Mutual of Omaha Bank made a major move into the reverse mortgage space earlier this month with the acquisition of Synergy One Lending and its Retirement Funding Solutions brand.
If the timing seemed suspect to industry watchers — with plummeting demand for the products amid lower principal limit factors — the executive in charge of overseeing Mutual of Omaha’s new reverse mortgage operation says the October 2 changes didn’t derail the bank’s plans to diversify.
“That was a good long-term change for the product, and it’s still a very attractive product for a lot of borrowers,” Terry Connealy, president of Mutual of Omaha Mortgage, told RMD. “We’re excited to jump into the space. We just think the timing is right.”
Mutual of Omaha and Synergy One first entered talks last summer, ahead of the principal limit factor cut that took many players in the industry by surprise.
But executives at the Nebraska-based bank were heartened by other moves to shore up the Home Equity Conversion Mortgage over the past few years, Connealy said, which have turned the government-backed reverse mortgage into a “much more customer-friendly and safer product.”
“When there’s been the regulatory changes, the major ones, there’s always a swell of business because you steal business from the future,” he told RMD. “Immediately afterwards, the volume goes down a bit, and then it normalizes. I think we’re seeing that right now. Just with the overall penetration of the HECM product, it’s so small among eligible borrowers that even with these changes, we think that the market actually should grow.”
Much like reverse mortgage industry leader American Advisors Group — which has embarked on a plan to become a “product agnostic” company with a wide variety of offerings, including a real estate brokerage and forward loans — Mutual of Omaha intends to position itself as a one-stop shop for potential borrowers.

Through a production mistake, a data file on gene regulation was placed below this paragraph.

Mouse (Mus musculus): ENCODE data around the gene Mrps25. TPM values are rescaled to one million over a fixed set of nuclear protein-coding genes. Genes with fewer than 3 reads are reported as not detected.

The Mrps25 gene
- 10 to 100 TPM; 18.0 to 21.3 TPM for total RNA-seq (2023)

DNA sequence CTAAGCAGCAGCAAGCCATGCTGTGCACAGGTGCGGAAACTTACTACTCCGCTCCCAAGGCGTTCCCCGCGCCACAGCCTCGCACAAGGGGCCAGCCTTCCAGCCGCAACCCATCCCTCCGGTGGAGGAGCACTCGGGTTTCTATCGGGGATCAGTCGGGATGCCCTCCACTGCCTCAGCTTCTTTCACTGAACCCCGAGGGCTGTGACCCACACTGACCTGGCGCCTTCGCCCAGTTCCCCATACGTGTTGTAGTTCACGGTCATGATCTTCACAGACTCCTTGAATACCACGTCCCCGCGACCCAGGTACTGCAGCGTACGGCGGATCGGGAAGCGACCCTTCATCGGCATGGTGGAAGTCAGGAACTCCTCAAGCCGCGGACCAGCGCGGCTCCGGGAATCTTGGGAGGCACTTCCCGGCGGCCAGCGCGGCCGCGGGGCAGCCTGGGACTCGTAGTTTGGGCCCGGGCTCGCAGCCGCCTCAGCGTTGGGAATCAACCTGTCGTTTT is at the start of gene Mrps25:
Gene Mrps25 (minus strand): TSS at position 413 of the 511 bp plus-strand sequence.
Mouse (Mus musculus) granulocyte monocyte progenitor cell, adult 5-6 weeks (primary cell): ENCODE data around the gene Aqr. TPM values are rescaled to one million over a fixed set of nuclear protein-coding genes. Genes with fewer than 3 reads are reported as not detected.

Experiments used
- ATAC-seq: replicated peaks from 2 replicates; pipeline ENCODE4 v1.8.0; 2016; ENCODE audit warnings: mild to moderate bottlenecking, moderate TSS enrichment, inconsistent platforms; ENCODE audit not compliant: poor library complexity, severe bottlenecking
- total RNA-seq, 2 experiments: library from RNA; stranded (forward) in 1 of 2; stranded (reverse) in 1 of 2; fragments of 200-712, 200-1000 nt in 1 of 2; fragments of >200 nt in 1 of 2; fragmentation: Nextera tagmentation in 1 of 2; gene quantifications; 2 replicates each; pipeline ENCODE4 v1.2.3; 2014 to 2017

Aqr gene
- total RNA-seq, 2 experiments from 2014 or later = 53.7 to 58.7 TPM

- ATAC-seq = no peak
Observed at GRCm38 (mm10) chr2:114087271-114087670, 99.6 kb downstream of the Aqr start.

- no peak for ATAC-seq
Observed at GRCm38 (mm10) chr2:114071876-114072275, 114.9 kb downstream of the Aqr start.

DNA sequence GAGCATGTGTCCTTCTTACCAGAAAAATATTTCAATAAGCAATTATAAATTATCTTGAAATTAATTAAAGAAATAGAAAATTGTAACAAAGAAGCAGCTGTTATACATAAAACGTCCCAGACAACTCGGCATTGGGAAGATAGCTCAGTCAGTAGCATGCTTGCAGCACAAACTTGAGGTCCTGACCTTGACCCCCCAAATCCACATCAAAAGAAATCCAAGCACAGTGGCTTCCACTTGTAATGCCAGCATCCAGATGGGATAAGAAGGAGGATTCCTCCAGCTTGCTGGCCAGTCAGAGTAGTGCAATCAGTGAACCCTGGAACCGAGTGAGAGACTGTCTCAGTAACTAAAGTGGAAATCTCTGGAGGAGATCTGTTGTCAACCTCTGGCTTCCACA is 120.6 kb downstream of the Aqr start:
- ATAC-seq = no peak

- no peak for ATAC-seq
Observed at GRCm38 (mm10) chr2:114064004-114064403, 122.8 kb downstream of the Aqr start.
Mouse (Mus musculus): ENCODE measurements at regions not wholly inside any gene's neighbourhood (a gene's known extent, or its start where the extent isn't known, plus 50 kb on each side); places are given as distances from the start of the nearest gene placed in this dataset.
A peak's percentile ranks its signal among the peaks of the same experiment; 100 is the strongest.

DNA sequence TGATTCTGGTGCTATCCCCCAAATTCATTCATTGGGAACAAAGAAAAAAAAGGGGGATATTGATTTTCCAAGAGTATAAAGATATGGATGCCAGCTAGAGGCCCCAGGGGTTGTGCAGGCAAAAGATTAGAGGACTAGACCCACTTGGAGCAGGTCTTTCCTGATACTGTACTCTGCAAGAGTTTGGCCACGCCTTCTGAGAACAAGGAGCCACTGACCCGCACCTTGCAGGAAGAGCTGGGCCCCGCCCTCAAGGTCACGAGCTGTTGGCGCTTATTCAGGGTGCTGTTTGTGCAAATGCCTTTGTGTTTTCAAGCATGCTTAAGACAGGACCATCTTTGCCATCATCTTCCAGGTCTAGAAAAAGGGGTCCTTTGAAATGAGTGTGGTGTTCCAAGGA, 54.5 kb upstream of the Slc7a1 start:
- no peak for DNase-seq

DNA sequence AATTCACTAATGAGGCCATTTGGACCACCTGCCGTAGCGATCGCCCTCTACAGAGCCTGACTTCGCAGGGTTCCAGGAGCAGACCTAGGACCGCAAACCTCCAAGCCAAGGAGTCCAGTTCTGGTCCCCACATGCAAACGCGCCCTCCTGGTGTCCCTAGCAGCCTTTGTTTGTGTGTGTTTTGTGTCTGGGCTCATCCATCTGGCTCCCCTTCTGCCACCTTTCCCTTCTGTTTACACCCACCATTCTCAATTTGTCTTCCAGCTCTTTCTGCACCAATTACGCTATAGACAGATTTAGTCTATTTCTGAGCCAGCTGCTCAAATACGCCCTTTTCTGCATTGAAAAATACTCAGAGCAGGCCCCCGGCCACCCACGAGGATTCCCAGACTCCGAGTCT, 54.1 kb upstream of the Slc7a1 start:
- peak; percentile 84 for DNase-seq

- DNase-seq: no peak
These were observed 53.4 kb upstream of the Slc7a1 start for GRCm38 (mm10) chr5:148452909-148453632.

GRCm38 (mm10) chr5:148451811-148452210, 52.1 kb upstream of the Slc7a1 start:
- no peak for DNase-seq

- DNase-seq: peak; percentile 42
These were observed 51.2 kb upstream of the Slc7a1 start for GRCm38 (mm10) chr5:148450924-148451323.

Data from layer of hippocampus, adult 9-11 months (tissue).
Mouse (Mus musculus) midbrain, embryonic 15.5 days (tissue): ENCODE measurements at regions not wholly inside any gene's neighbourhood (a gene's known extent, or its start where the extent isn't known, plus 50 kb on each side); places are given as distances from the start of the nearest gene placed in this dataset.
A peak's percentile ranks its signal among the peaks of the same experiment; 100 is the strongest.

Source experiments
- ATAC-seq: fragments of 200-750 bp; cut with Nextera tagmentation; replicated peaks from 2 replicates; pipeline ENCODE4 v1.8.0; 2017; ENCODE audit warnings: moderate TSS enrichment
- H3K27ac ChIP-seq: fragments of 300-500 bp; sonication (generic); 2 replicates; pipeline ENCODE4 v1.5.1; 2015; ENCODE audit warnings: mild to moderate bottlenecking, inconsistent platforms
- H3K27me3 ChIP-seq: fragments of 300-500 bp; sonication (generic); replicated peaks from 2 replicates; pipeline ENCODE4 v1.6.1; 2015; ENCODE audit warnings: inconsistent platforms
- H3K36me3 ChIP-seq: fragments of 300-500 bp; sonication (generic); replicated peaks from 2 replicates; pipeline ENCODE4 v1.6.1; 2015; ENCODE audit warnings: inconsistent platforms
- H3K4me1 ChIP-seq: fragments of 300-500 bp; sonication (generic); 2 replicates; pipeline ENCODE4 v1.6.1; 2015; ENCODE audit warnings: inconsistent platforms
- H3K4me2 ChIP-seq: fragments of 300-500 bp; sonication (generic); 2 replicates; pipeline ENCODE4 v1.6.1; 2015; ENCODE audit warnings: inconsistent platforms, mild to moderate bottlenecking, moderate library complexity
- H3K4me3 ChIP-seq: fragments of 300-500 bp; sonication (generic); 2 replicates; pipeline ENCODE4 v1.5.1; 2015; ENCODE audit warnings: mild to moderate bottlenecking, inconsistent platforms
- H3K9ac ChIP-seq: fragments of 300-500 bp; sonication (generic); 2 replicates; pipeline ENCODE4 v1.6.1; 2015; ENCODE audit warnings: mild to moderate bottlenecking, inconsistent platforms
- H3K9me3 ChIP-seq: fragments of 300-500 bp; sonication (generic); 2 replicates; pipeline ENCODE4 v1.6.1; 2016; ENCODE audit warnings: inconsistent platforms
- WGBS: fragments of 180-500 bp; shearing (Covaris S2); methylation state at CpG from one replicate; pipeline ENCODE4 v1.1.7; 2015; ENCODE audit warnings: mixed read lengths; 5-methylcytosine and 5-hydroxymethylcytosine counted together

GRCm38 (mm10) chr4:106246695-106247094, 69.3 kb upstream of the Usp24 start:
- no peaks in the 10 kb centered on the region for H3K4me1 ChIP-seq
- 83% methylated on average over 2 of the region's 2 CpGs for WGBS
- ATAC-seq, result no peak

“We’ll be somewhat agnostic,” Connealy said. “If a reverse mortgage is the best solution for that borrower, we’ve got that in our product lineup, but if it’s a traditional forward mortgage, that’s an option going forward as well.”
The bank thus becomes the most recent adopter of the “generational lending” strategy, the idea that a single lender or broker can serve borrowers at any stage of their lives — while also potentially generating new leads through customer referrals, such as a HECM borrower recommending a specific shop for their child’s first-time home purchase. Reverse Mortgage Funding, for instance, last year rolled out software aimed at brokers looking to work in both forward and reverse, while Baseline Reverse created a position management program for the same purpose.
“Just having the full product suite is really an advantage — product diversification so that you can fit that customer’s needs, no matter what it is,” Connealy said, adding that Mutual of Omaha Bank will also suggest home equity lines of credit (HELOCs) as part of the full-suite push. “It’s not just a reverse mortgage — oftentimes that might be the right solution, but many times it’s not right.”
New reverse brand ahead?
While the terms of the deal were not disclosed, Connealy noted that the experience of the Synergy One management team played a role in Mutual of Omaha’s decision to acquire an existing lender rather than strike out on its own. For now, Synergy One will be largely in charge of marketing the HECM for Mutual of Omaha, maintaining its office in San Diego and continuing to originate loans under the RFS brand.
But eventually putting the Mutual of Omaha name on reverse mortgages is part of the company’s long-term plan in the space, Connealy said,
“I would call that a phase-two right now. We’ve got to obviously close the transaction and let the dust settle and get our feet on the ground,” he said. “I certainly think that’s a possibility in the future, that we certainly could put the brand — and probably will put the brand — on the product, but we don’t have any definitve plans just yet.”
Written by Alex Spanko